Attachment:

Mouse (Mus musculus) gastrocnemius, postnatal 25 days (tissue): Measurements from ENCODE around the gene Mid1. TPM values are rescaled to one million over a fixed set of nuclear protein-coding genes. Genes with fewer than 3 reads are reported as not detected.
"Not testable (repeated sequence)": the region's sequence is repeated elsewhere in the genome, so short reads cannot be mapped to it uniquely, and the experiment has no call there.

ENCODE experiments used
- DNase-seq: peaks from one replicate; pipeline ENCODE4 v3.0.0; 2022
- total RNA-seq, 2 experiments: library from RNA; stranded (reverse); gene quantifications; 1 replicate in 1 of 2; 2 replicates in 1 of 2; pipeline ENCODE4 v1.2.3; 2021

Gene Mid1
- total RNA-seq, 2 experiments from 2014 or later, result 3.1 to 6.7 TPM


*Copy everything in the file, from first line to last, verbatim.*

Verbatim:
Mouse (Mus musculus) gastrocnemius, postnatal 25 days (tissue): Measurements from ENCODE around the gene Mid1. TPM values are rescaled to one million over a fixed set of nuclear protein-coding genes. Genes with fewer than 3 reads are reported as not detected.
"Not testable (repeated sequence)": the region's sequence is repeated elsewhere in the genome, so short reads cannot be mapped to it uniquely, and the experiment has no call there.

ENCODE experiments used
- DNase-seq: peaks from one replicate; pipeline ENCODE4 v3.0.0; 2022
- total RNA-seq, 2 experiments: library from RNA; stranded (reverse); gene quantifications; 1 replicate in 1 of 2; 2 replicates in 1 of 2; pipeline ENCODE4 v1.2.3; 2021

Gene Mid1
- total RNA-seq, 2 experiments from 2014 or later, result 3.1 to 6.7 TPM